First Reading: 1 Samuel 24: 3-21
        Psalms: Psalm 57: 2-4, 6, 11
        Gospel Reading: Mark 3: 13-19

    Feast of Saint Agnes, Virgin and Martyr

          Martyred for her faith at the early age of twelve, Saint Agnes was one of the youngest-known named martyrs in the Communion of Saints. She was born into a wealthy Roman aristocratic family and was remarkable for her beauty as a child. But the true beauty was interior and as a youth she vowed to live a life of purity and chastity, consecrating herself as a virgin. Even though she was not yet a teen, Roman suitors courted her trying to seduce her but she refused all advances. Word reached the Roman Emperor Diocletian who was relentless in his persecution of Christians. Rather than killing her right away, Diocletian's men sought to discredit her by making her a prostitute and that would further discredit Christianity and dissuade others from becoming Christians. Naturally Agnes rejected all advances and refused to give in to the sins of the flesh. This further infuriated Diocletian and his cohorts who dragged her before the governor. He ordered that she be thrown into the fire. God preserved her beauty inside and out by allowing her to emerge unscathed. The governor then ordered that she be beheaded in a public display but even this the executioner botched, stabbing her in the throat where she died professing her undying loyalty to her One, True God in 304. She was buried on the Via Nomentana where a cemetary stands in her name. Over the centuries Agnes, which means "chaste" in Greek, has become the standard for chastity, purity and virginal innocence and she is always depicted with a lamb - the Lamb of God - in Latin: Agnus Dei.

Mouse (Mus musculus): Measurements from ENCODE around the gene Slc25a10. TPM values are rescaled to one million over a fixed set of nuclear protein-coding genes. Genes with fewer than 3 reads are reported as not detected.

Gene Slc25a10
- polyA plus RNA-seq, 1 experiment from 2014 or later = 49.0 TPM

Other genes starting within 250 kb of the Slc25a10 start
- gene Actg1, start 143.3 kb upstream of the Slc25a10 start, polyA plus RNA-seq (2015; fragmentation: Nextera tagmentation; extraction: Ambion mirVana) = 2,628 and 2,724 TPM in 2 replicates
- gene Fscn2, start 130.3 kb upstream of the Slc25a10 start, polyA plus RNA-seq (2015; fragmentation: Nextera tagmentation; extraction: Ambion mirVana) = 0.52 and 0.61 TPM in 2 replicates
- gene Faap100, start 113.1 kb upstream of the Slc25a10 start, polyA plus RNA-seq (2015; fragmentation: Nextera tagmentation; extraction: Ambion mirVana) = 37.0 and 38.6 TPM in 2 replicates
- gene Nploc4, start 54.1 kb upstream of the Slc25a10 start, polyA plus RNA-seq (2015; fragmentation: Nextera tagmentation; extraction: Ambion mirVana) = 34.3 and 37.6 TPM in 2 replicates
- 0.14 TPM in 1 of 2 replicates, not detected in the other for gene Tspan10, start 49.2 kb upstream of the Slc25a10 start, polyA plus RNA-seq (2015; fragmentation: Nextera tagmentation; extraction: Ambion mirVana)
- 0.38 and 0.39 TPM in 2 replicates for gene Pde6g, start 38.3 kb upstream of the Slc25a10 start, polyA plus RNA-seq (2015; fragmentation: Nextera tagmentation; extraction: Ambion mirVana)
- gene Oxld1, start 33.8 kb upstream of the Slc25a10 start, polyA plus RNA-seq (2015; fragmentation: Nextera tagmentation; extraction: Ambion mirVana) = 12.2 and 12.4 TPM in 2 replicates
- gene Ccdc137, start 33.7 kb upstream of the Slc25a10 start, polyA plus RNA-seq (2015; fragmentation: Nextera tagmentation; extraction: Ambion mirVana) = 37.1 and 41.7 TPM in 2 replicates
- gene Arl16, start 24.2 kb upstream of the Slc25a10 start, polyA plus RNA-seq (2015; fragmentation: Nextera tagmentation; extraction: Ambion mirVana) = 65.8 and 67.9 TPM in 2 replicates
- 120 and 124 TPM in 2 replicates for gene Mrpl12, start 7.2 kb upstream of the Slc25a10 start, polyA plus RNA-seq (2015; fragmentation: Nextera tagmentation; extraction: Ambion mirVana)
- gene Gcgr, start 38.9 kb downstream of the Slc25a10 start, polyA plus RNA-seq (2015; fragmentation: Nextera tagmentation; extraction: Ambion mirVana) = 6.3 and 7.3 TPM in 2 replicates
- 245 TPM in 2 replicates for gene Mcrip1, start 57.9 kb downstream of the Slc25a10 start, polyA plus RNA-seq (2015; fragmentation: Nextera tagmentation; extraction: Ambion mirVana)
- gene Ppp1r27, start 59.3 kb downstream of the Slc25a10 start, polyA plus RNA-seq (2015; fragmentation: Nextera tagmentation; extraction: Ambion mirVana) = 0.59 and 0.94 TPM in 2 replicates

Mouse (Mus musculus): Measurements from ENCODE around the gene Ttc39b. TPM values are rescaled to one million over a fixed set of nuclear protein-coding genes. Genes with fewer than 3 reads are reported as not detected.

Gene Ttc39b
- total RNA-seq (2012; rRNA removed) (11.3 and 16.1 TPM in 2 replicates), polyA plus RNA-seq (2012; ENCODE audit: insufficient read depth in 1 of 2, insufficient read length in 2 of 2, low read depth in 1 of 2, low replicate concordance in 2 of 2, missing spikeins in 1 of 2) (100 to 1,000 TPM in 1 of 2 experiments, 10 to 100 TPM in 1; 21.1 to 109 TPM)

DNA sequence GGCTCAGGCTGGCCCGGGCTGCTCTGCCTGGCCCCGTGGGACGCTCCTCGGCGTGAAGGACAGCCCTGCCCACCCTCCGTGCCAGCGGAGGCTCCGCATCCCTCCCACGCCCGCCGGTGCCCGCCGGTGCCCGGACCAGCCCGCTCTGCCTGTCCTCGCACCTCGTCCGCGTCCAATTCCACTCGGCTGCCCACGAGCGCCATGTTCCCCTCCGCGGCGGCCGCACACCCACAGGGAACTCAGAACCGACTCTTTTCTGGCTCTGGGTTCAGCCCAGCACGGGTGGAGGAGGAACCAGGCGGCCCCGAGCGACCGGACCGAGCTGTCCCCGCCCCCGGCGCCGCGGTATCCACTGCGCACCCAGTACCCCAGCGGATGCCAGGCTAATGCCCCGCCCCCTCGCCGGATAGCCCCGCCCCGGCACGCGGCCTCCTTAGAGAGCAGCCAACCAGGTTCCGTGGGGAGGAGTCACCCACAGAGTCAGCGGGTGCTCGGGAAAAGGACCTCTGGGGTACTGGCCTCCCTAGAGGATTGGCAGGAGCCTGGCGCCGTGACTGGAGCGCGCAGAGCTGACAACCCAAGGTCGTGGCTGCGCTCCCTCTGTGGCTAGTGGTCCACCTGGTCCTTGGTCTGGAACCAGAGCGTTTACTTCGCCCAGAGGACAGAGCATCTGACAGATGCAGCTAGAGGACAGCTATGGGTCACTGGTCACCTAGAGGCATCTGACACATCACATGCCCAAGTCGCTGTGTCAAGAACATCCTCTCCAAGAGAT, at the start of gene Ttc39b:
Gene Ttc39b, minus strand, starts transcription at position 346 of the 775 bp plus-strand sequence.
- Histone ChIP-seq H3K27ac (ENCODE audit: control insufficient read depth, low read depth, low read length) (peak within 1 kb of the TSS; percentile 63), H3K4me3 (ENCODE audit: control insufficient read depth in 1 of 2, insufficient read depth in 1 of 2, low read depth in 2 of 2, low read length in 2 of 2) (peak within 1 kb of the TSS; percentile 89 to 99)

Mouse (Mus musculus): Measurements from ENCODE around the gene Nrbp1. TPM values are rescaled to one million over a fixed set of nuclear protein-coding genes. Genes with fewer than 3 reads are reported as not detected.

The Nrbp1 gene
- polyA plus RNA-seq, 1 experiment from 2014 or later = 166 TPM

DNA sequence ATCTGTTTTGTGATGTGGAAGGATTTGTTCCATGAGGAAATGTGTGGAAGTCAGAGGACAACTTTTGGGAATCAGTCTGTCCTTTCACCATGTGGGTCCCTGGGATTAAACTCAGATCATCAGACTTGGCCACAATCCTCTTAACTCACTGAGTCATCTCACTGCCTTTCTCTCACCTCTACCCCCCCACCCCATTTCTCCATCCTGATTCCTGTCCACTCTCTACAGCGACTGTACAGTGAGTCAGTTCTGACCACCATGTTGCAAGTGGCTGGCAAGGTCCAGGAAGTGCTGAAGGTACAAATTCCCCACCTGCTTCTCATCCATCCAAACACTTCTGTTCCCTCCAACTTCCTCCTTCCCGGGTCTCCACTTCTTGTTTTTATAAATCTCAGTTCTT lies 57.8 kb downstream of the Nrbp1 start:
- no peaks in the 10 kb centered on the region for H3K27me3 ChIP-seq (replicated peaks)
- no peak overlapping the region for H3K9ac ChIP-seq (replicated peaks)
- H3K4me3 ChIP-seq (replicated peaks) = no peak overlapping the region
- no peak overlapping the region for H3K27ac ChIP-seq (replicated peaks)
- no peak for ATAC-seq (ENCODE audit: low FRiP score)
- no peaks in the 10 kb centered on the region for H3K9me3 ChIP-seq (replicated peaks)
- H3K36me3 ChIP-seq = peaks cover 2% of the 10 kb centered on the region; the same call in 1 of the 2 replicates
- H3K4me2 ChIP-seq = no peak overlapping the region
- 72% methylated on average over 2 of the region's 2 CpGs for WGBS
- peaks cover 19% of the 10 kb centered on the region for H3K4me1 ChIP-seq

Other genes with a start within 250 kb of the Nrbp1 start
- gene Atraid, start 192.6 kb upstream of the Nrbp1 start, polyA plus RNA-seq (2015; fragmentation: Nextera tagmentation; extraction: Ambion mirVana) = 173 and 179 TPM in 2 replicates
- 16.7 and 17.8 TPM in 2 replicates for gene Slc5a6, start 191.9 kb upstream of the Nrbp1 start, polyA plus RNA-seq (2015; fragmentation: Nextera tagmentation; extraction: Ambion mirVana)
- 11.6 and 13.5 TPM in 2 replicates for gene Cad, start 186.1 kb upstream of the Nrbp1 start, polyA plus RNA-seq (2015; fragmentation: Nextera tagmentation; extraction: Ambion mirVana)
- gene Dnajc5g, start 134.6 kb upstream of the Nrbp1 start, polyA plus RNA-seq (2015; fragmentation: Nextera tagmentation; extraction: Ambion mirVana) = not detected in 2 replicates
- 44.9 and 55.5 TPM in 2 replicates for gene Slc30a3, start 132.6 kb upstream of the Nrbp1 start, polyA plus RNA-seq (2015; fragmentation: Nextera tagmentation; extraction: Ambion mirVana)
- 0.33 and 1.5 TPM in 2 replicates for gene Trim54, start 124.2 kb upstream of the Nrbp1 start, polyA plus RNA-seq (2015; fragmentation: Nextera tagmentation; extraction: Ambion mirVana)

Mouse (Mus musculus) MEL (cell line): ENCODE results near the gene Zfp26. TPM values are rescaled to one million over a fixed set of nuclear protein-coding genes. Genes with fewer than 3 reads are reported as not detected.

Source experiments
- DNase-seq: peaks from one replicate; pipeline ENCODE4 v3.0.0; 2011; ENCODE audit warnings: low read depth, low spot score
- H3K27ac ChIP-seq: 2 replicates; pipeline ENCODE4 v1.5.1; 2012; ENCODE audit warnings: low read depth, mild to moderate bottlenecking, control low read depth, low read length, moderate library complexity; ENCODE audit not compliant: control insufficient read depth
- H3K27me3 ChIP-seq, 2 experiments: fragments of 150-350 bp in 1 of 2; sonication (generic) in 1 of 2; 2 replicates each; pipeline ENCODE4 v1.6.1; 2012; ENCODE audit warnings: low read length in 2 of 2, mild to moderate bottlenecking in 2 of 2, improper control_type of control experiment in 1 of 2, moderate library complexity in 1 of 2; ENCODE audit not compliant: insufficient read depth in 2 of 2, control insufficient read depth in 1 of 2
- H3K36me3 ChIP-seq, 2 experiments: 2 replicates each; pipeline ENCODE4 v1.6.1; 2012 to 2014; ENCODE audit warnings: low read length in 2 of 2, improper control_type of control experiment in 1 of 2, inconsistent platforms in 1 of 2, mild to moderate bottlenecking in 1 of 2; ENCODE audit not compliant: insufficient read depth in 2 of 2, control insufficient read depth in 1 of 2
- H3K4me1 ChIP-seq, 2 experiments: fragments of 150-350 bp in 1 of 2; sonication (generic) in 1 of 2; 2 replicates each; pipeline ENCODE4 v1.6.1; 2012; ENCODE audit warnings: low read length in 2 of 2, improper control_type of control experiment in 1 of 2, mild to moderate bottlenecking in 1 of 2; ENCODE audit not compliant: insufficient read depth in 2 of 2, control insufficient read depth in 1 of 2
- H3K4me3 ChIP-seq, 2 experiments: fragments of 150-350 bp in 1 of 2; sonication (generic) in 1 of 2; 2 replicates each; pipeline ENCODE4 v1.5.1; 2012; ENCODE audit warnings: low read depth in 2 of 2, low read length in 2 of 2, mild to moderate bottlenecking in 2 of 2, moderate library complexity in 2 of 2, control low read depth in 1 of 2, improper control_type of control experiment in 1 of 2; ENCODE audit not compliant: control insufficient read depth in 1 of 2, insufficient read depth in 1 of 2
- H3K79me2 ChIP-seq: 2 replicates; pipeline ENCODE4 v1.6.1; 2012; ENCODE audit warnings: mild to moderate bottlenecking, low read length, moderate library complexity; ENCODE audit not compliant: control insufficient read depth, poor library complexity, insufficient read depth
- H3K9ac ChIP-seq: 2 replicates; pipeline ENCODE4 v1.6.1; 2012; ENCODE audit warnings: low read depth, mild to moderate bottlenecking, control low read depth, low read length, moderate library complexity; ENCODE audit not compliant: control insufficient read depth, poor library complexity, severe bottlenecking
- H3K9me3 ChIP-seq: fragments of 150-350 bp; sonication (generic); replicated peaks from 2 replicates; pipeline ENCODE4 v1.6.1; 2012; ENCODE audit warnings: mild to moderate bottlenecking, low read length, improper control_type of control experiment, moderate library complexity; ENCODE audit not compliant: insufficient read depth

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        "For He healed many, so that as many as had ailments were pressing upon Him to touch Him. And the unclean spirits, whenever they beheld Him, fell down before Him and cried out, saying, 'Thou art the Son of God.' And He charged them strictly not to make Him known."

    Mark 3: 10-12

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    December 25th Medjugorje Monthly Message

    NOTE: We respectfully recognize and accept the final authority regarding apparitions, locutions and prophecies presently being reported around the world rests with the Holy See of Rome and the Magisterium of Holy Mother Church to whose judjment we humbly and obediently submit.

        Dear children! This is the time of grace. Little children, today in a special way with little Jesus, Whom I hold in my embrace, I am giving you the possibility to decide for peace.Through your 'yes' for peace and your decision for God, a new possibility for peace is opened. Only in this way, little children, this century will be for you a time of peace and well-being. Therefore, put little newborn Jesus in the first place in your life and He will lead you on the way of salvation. Thank you for having responded to my call.

    For more on Medjugorje, click on MEDJUGORJE AND MORE

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    January 20, 2000     volume 11, no. 14